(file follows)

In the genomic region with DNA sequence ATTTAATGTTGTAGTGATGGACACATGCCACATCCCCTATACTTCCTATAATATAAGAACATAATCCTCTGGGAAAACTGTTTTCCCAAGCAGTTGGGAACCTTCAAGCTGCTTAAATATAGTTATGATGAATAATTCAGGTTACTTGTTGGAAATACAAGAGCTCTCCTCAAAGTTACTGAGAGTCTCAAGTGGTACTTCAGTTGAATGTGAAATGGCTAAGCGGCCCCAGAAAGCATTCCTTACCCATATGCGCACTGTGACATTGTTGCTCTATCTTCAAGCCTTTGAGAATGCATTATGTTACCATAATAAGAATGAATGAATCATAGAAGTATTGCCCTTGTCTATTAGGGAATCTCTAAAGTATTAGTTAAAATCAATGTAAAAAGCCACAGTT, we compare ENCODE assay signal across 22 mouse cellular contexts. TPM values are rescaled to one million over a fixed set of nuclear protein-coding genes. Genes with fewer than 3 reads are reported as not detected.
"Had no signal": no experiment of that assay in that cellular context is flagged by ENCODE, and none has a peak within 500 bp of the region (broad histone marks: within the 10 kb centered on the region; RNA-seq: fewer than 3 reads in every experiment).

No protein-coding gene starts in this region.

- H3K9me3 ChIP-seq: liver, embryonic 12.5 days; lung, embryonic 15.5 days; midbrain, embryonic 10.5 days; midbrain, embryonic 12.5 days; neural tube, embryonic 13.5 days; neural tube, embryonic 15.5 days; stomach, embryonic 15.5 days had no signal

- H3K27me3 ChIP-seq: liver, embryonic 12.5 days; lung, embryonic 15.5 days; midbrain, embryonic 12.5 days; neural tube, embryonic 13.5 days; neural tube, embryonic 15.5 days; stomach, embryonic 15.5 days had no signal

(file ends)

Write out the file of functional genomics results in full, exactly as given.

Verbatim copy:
In the genomic region with DNA sequence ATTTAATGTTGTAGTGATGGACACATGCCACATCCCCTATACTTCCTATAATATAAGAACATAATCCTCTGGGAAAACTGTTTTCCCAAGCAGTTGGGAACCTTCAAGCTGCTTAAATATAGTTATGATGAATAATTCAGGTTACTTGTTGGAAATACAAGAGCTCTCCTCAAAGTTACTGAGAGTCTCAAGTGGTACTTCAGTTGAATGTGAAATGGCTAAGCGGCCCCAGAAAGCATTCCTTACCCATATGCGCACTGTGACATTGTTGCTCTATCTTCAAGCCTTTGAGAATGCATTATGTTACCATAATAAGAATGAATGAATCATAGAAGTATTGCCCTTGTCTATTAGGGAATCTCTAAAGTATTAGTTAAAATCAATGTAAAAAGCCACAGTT, we compare ENCODE assay signal across 22 mouse cellular contexts. TPM values are rescaled to one million over a fixed set of nuclear protein-coding genes. Genes with fewer than 3 reads are reported as not detected.
"Had no signal": no experiment of that assay in that cellular context is flagged by ENCODE, and none has a peak within 500 bp of the region (broad histone marks: within the 10 kb centered on the region; RNA-seq: fewer than 3 reads in every experiment).

No protein-coding gene starts in this region.

- H3K9me3 ChIP-seq: liver, embryonic 12.5 days; lung, embryonic 15.5 days; midbrain, embryonic 10.5 days; midbrain, embryonic 12.5 days; neural tube, embryonic 13.5 days; neural tube, embryonic 15.5 days; stomach, embryonic 15.5 days had no signal

- H3K27me3 ChIP-seq: liver, embryonic 12.5 days; lung, embryonic 15.5 days; midbrain, embryonic 12.5 days; neural tube, embryonic 13.5 days; neural tube, embryonic 15.5 days; stomach, embryonic 15.5 days had no signal